Catering for a coeliac at Christmas

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While every family is different, some Christmas traditions happen in every household.

Our favourite is, of course the big Christmas lunch! But what do you do if a family member can’t be as gluttonous as the rest of us?

Gluten-free has been a buzz phrase in the food world for quite some time now, and while your diet-fad daughter-in-law might be omitting the grains from her diet on the latest health crusade, some people may suffer from gluten intolerance, or worse Coeliac’s disease.

Coeliac’s disease is a gastrointestinal condition where a person cannot break down gluten properly; eating it causes damage to the small intestine, which can cause great discomfort and if ignored can lead to bigger health issues like bowel cancer.

Someone diagnosed with the disease should avoid the four main gluten products: wheat, barley oats and rye.

So, how do you create a Christmas banquet a Coeliac can celebrate?

With a few little tweaks and simple switches you can be sure nobody will miss out on the annual food coma!

The Pudding

Plum Pudding is the centrepiece of most Christmas Day gatherings, and luckily the traditional style recipe is very easily altered for everyone’s enjoyment.

Everything can remain the same except for your flour and breadcrumbs, which can be switched to gluten free varieties. Gluten free flour can be found in most supermarkets in the health food section, and while you don’t need much for the pud, it can come in handy in other areas you choose to accommodate your coeliac guest.

Gluten free breadcrumbs can be found in the same place, but why not buy a gluten free loaf and make them yourself? The left over loaf can be offered when everyone else reaches for the dinner rolls.

The Stuffing

Some love it, some can do without it, but no matter what side of the fence you sit on the stuffing is an integral part of any roast at Christmas.

Once again gluten free breadcrumbs can be used to help bind your recipe, and for any stock used, just check the label as you can buy gluten free stock for the same price as regular. If the stuffing can’t be altered for some reason, perhaps try to cook it separately so your guest can still enjoy the turkey!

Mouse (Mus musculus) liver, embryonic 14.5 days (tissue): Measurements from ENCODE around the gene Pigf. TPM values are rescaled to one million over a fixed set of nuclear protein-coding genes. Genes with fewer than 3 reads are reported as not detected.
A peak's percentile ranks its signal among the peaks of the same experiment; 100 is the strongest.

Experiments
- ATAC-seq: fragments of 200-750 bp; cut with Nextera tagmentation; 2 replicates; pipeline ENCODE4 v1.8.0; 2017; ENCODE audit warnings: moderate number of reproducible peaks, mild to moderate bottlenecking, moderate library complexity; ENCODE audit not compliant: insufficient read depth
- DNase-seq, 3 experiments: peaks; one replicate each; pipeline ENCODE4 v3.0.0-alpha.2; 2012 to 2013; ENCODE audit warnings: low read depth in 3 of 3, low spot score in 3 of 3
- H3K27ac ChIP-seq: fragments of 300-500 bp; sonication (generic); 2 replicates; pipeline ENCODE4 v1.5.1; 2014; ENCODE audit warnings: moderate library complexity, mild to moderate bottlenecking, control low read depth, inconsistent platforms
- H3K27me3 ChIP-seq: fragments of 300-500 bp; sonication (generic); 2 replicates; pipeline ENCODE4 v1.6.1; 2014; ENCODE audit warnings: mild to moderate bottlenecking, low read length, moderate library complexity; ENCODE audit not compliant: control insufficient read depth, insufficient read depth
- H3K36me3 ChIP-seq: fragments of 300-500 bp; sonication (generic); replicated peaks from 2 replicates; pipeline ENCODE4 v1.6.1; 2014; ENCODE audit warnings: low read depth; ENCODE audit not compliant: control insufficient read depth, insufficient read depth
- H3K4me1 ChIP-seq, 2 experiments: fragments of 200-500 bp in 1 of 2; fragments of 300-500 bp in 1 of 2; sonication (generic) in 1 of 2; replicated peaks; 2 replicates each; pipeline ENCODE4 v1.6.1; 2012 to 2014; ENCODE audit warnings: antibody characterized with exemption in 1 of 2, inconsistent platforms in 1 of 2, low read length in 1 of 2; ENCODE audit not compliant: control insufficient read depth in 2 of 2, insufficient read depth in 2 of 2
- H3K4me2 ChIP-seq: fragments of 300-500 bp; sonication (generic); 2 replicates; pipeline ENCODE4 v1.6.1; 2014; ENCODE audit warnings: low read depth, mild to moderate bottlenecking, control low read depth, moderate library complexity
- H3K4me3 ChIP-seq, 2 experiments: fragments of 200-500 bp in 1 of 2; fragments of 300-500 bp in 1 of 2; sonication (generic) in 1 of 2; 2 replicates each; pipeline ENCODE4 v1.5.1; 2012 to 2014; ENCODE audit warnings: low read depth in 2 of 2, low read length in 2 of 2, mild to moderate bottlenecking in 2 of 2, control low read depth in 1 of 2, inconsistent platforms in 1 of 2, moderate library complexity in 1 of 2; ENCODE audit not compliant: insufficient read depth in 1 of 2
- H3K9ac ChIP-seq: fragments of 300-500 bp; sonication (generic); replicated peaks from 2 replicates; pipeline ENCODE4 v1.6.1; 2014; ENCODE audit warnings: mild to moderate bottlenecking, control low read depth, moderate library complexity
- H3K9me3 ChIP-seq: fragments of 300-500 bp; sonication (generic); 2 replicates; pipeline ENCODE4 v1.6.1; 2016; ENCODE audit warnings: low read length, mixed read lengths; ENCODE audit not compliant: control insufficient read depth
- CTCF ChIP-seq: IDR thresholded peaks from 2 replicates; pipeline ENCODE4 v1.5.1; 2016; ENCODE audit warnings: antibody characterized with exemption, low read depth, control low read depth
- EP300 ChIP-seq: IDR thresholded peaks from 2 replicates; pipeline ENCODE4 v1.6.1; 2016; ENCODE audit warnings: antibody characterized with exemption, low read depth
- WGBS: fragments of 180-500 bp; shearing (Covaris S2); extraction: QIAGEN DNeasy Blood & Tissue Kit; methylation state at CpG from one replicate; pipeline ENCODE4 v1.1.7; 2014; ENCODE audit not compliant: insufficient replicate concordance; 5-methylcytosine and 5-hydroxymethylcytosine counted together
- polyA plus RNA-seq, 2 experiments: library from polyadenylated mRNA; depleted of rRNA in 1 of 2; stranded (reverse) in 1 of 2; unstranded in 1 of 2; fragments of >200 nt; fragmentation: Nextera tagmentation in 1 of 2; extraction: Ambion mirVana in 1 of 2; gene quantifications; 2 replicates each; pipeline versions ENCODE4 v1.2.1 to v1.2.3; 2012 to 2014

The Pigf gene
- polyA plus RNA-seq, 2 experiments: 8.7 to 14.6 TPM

Gravy and Sauces

A roast without gravy is like a knife without a fork; something is missing and your meal just won’t work the way it’s meant to.

If you’re making your gravy on the day, why not ask your coeliac friend to bring along a bit of flour so you can show them how you make the best gravy? Or if you want the cheats way out, products like Gravox have gluten free options for the same price as the regular product.

When it comes to sauces and meat marinades, looking over the ingredients on the back of packaging easily checks store bought ones. Australian consumer laws dictate any product with traces of gluten must be noted in the ingredients section – the potentially harmful ingredients will be in bold, and where it gives you disclaimers like ‘may contain nuts, etc.’ is where you will find if it is suitable or not.vegemite-label


Another option is to offer your special guest the chance to provide their own sauce for themselves or for everyone. If they are living with the disease chances are they have some pretty great recipes up their sleeve for the rest of your guests!

Make it easy for yourself

Just like a big game of backyard cricket on Christmas Day is incidental exercise between the beers and bubbly, some products you might already be considering are incidentally gluten free.

Roast vegetables are a table favourite and almost always safe, the Aussie dessert favourite Pavlova is also an easy offer for those unable to eat the cake or trifle. If you’re serving finger food and snacks, corn chips are usually harmless (just double check the back, or some will specify they are gluten free), as is most chocolate (except Lindt Balls and Ferrero Rochers. Sad face).

And the most important part? Wine and champagne are well and truly gluten free, so cheers!

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